I don’t usually talk about myself in these blogs, but I find myself in the situation of being a living example of the Social Model of Disability. This model is my preferred framework for describing “disability”. In short, it suggests that people who have “impairments” (for example, sight or hearing impairments, mobility issues, neurological conditions, mental health conditions etc) are primarily disabled by the barriers that society puts in our way. In other words, the wheelchair isn’t the problem, the stairs are. For a longer explanation see here.
I have experienced this phenomenon in the past year, through changing the environment where I live and work. My impairment is a degenerative spinal condition, which causes severe and chronic pain, making walking and sitting very difficult. Until last September, I lived in a small town in the Midlands. The consequences of my impairment were that it was very difficult to live an independent life, and there were many activities, both socially and professionally, which I was unable to do.
If I needed to go anywhere further than a short distance away, I was unable to drive myself there because it required sitting for too long. The nearest bus stop was too far to walk to and there were no nearby trains. The only way to get there would be to have someone drive, whilst I lay down in the passenger seat (with the back of the seat laid back as far as it would go). This was a) an extremely painful and uncomfortable way to travel, and b) relied on someone being available and willing to take me.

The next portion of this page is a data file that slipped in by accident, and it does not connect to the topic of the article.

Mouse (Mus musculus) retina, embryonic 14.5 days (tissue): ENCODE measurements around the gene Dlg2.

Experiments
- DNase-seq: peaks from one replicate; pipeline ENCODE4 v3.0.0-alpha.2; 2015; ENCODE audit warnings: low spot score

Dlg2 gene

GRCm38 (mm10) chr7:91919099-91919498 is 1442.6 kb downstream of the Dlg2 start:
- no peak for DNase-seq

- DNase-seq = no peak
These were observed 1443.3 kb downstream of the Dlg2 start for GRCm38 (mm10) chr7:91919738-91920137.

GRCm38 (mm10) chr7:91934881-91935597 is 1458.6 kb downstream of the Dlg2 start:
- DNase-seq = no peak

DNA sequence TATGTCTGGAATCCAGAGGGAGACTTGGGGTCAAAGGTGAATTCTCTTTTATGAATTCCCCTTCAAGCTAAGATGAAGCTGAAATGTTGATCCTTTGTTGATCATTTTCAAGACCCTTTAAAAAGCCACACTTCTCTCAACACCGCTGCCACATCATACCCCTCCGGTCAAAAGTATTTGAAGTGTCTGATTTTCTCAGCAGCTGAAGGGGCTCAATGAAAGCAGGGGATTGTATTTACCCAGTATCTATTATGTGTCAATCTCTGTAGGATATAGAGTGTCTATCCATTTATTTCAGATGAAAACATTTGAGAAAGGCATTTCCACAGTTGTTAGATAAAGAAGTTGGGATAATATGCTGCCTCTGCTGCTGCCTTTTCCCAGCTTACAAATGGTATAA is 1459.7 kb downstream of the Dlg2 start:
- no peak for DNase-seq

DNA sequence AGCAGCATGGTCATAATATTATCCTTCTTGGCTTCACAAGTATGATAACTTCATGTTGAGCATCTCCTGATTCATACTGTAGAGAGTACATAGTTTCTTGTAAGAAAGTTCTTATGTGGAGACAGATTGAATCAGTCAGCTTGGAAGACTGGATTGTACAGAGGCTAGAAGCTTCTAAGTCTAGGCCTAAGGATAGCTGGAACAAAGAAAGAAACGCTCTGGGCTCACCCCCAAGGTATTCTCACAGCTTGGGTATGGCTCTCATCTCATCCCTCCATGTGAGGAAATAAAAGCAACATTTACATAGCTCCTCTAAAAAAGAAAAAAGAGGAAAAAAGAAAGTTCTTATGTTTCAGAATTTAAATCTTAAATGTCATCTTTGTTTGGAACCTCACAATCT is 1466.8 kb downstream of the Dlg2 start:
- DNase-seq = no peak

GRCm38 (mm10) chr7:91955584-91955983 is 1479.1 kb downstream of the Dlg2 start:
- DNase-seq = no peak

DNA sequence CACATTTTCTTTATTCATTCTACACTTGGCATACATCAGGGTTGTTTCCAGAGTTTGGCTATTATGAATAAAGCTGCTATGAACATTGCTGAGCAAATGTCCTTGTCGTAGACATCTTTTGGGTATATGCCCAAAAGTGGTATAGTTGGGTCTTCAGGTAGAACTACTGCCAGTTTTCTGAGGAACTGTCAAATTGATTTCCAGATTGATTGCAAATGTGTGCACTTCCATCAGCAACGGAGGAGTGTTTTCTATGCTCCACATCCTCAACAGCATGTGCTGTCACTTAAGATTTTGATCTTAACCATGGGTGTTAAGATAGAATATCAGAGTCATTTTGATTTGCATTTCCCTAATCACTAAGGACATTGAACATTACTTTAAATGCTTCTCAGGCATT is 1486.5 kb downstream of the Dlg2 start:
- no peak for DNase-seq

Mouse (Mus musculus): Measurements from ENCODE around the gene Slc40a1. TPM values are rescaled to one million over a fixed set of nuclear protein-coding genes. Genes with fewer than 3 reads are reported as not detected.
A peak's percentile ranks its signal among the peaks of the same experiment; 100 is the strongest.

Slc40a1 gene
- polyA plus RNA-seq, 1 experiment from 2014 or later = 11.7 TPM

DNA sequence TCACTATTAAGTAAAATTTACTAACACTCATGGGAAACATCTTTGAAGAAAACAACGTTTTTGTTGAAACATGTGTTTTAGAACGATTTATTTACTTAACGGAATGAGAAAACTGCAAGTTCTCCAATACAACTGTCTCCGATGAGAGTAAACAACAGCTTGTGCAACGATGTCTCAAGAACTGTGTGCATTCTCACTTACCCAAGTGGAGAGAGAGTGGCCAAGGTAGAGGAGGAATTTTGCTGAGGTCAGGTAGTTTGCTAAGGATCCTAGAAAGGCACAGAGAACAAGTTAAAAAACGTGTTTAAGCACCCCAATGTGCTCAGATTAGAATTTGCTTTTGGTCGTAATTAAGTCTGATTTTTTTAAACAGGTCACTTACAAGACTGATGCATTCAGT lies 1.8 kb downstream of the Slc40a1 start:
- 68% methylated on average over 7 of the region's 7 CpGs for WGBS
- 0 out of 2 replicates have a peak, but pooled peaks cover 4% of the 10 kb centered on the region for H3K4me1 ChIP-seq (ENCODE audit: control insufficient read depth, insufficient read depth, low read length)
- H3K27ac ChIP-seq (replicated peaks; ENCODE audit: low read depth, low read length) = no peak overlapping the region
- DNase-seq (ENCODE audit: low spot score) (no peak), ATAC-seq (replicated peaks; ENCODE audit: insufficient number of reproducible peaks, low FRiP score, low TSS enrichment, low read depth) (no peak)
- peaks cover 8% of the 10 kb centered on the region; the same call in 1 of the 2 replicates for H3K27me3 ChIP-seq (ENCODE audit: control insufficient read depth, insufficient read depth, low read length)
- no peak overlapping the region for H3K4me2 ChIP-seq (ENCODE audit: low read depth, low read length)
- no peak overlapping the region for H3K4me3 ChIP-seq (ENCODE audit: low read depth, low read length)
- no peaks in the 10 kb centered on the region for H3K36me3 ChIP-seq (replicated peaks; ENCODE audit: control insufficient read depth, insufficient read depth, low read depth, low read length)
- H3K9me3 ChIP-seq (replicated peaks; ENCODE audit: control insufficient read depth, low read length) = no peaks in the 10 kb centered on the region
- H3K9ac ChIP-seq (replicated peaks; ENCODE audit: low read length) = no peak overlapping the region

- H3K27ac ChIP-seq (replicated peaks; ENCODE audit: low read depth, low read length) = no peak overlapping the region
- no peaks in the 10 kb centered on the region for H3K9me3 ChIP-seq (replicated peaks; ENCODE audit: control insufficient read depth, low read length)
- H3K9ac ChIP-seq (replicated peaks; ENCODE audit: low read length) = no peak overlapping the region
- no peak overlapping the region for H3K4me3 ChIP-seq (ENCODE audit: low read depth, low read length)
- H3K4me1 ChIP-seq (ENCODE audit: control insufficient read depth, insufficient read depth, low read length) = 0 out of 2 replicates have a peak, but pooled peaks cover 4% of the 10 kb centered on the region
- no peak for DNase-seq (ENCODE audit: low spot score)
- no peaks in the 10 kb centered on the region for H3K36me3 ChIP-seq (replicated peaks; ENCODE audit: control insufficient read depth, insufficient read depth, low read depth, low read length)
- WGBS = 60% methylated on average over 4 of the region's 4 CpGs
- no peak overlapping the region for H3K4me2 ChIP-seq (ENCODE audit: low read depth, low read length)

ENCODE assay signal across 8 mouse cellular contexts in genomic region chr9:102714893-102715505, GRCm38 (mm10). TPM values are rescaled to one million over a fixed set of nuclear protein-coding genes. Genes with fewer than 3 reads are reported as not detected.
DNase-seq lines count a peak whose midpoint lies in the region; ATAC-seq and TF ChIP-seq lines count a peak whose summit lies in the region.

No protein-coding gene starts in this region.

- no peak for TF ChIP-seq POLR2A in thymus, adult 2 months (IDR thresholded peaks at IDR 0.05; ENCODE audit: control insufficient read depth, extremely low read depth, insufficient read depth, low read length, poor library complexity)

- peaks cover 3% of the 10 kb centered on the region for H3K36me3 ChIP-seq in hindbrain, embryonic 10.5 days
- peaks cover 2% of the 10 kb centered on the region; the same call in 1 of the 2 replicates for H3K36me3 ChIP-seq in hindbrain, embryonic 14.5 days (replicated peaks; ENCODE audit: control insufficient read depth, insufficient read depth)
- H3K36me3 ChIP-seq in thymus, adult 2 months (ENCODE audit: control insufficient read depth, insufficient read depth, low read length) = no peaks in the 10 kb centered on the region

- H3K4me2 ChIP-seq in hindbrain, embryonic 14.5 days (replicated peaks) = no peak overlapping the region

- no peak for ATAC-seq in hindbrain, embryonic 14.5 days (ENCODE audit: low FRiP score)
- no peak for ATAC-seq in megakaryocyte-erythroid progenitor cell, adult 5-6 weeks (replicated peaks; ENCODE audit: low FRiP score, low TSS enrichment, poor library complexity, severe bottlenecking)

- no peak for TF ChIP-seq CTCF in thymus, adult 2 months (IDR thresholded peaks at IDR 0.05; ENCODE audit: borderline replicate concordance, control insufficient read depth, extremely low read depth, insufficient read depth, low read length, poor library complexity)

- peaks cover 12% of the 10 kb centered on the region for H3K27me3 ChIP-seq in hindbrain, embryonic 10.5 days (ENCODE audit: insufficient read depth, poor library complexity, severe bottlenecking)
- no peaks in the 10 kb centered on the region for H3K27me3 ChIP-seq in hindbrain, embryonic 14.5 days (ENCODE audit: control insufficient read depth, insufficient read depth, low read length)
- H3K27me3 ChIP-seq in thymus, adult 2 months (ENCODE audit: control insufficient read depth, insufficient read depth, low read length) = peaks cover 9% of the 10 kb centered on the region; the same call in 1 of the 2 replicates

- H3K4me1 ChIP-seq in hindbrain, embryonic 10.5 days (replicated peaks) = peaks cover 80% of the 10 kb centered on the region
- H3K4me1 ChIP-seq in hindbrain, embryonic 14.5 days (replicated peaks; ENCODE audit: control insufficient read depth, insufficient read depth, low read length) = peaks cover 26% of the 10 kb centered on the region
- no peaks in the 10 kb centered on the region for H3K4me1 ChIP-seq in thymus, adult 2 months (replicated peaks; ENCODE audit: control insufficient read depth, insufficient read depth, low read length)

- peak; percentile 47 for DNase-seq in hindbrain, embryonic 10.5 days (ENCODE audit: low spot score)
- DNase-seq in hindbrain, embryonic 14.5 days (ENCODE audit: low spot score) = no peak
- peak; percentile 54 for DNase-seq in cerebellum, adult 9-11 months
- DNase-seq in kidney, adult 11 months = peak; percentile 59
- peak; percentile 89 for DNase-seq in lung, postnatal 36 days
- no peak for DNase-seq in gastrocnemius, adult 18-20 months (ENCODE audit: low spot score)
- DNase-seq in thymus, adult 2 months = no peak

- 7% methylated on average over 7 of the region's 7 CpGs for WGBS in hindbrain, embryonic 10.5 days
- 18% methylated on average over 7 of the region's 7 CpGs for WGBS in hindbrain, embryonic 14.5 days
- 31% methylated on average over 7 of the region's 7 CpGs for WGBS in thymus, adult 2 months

For work-related appointments I hired a driver (thankfully paid for by Access to Work). If I had an appointment, he would pick me up and transport me there, provided it could be planned well in advance to ensure his availability. For trips to London (quite frequent, as many of the employers who use Evenbreak have head offices there) this involved either a round trip of up to eight hours in a day (leaving me in so much pain I was useless for the following two days), or staying overnight which became very expensive. Nothing could ever be done spontaneously, and I avoided most meetings, or had a telephone conversation instead, which severely impacted on my ability to gain new business.
Socially, because I’m unable to sit at a table to eat a meal, I was restricted when eating out to the only three pubs within my short driving distance which had high tables where I could stand and my companions sit on bar stools.
Then in September I moved to a flat close to the centre of London. There are bus stops literally right outside the entrance to the flats, where I can get to pretty much anywhere within central London within 20 minutes at the most. I’m able to stand on a bus, so to go to a meeting in the City now takes a 10 minute bus ride there, perhaps a meeting where I can stand for an hour, and then another 10 minute bus ride home. Contrast that with an eight hour uncomfortable car ride – nine hours including the meeting. This means I can attend many more meetings that I would have previously avoided. It also means I can go to networking events which I couldn’t have justified before.
Socially, life has changed beyond recognition! There are places I can eat at high tables within walking distance of my flat, and hundreds within a 10 minute bus journey. I can go to a different place every night, if I chose to do so, with an amazing choice of venues and cuisines.
Even ‘though my impairment hasn’t changed, I am able to do so much more, independently and spontaneously, because my environment has changed. My business has become much easier to run, and my social life has taken off. Being independent is something I can’t put a price on.
The Social Model also helps me to realise that I am not the problem – I’m not a ‘person with disabilities’, I’m a ‘disabled person’ – disabled by my environment, and much less so now my environment has changed. I am able to do much more, as I am less disabled by an inaccessible environment.
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